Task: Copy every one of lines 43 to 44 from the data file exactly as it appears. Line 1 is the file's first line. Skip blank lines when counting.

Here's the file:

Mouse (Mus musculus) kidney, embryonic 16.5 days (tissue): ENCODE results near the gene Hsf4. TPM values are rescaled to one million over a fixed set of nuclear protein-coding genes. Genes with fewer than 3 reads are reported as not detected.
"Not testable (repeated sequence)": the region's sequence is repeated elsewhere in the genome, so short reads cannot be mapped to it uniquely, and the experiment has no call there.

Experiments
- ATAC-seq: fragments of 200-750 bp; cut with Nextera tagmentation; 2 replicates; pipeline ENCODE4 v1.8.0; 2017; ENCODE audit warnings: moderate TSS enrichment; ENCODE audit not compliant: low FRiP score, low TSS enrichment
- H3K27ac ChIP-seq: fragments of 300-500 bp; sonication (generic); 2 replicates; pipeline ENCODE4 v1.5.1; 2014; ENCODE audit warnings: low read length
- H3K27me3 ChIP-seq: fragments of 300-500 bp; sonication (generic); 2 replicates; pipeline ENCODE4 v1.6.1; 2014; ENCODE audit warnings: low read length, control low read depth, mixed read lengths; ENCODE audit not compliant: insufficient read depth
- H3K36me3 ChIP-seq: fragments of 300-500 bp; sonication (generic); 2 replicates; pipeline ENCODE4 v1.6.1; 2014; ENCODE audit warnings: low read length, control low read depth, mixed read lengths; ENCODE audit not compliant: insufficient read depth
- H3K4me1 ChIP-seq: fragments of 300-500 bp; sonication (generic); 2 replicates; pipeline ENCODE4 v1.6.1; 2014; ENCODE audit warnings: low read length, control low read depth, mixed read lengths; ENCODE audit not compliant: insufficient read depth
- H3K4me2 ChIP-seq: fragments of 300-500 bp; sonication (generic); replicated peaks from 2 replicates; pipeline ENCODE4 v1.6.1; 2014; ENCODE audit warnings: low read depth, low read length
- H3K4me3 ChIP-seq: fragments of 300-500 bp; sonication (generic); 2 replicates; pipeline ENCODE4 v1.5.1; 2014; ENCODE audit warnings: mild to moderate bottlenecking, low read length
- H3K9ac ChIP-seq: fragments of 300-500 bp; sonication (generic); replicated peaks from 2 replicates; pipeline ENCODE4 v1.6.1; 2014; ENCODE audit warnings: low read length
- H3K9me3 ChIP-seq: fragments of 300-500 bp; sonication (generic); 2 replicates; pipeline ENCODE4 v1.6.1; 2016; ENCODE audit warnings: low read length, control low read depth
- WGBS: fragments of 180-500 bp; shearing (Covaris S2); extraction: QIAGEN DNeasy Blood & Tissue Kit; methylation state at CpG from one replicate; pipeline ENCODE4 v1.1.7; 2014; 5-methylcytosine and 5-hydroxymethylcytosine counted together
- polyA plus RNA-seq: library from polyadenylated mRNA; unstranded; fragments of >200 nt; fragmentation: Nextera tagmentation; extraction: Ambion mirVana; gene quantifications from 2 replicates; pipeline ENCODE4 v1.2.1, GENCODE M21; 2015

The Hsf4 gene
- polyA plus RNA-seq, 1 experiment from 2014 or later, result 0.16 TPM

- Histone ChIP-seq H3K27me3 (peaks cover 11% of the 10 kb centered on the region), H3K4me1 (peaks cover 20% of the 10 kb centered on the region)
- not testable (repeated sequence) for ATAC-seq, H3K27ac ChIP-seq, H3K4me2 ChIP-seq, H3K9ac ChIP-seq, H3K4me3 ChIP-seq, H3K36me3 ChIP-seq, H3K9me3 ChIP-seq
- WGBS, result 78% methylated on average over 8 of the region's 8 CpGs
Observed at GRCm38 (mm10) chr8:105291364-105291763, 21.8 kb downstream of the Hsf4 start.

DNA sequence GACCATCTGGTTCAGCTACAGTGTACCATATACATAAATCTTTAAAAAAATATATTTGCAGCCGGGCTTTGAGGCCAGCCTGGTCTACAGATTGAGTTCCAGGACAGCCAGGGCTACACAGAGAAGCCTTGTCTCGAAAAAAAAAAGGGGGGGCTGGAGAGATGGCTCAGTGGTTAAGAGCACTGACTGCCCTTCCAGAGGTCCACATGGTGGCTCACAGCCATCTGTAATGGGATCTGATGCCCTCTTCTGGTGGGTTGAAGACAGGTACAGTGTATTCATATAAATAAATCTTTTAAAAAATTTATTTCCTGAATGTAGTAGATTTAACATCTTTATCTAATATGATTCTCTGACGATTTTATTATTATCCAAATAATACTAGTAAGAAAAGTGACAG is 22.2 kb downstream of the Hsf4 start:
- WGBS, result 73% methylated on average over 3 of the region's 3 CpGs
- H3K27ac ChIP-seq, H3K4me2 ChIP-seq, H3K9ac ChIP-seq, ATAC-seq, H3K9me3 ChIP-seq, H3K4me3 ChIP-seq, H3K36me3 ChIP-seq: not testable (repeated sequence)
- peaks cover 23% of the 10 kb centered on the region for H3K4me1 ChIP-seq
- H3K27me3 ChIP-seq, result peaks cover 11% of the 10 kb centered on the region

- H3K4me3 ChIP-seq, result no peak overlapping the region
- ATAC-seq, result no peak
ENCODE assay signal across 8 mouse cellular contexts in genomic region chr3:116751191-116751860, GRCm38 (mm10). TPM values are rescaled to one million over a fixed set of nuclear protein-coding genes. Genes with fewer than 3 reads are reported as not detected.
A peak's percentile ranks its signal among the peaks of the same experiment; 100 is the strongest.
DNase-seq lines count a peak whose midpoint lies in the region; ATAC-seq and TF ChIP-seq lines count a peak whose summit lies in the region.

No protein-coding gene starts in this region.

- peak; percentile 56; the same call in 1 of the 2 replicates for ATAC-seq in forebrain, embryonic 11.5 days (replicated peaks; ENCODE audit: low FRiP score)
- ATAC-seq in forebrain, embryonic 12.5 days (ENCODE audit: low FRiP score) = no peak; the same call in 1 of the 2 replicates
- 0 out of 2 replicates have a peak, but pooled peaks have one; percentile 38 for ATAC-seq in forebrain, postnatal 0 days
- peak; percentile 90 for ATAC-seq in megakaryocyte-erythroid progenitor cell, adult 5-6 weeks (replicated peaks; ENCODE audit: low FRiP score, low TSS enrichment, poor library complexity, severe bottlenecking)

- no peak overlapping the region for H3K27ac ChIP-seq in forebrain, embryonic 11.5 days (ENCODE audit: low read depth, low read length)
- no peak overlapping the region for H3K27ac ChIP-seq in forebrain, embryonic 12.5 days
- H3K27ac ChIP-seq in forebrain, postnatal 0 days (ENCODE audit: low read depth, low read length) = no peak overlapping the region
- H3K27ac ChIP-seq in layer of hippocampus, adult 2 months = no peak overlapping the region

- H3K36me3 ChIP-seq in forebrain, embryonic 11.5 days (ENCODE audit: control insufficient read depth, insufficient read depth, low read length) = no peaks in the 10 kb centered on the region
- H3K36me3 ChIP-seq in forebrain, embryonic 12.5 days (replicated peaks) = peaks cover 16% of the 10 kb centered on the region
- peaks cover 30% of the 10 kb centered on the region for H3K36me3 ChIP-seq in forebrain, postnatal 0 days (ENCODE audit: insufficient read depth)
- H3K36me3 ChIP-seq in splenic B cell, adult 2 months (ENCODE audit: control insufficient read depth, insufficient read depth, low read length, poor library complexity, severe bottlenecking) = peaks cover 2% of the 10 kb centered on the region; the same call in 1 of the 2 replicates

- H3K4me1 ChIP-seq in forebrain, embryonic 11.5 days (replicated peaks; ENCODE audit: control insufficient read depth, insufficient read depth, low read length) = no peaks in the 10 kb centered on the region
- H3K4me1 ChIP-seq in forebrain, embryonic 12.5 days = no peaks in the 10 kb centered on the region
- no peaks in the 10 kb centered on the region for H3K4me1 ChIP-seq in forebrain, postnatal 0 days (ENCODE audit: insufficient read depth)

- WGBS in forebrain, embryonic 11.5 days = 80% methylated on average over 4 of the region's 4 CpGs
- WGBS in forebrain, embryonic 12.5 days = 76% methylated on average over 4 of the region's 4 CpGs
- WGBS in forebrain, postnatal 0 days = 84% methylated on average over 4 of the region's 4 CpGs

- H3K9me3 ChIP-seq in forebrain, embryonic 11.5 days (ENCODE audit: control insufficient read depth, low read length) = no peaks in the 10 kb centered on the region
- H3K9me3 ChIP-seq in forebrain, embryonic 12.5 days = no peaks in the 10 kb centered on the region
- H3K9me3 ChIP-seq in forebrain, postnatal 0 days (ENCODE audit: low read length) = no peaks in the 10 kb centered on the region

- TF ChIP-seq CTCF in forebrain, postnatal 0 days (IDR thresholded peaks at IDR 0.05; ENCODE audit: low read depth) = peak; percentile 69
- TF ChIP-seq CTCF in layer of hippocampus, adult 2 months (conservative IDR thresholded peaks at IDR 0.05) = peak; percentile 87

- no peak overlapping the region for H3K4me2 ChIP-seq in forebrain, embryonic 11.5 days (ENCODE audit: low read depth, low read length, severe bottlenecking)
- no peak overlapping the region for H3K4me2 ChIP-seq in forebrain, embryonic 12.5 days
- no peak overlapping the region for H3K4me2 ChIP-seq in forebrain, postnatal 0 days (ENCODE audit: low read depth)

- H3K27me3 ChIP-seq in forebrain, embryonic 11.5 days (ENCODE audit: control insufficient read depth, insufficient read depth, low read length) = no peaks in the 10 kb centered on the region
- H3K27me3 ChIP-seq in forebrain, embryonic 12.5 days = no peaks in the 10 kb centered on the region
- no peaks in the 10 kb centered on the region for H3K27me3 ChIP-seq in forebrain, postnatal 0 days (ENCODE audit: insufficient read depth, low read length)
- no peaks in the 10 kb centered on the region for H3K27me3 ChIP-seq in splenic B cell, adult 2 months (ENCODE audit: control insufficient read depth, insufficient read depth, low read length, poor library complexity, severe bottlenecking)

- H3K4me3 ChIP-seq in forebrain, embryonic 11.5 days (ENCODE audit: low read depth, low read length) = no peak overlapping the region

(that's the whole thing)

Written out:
- H3K36me3 ChIP-seq in splenic B cell, adult 2 months (ENCODE audit: control insufficient read depth, insufficient read depth, low read length, poor library complexity, severe bottlenecking) = peaks cover 2% of the 10 kb centered on the region; the same call in 1 of the 2 replicates

- H3K4me1 ChIP-seq in forebrain, embryonic 11.5 days (replicated peaks; ENCODE audit: control insufficient read depth, insufficient read depth, low read length) = no peaks in the 10 kb centered on the region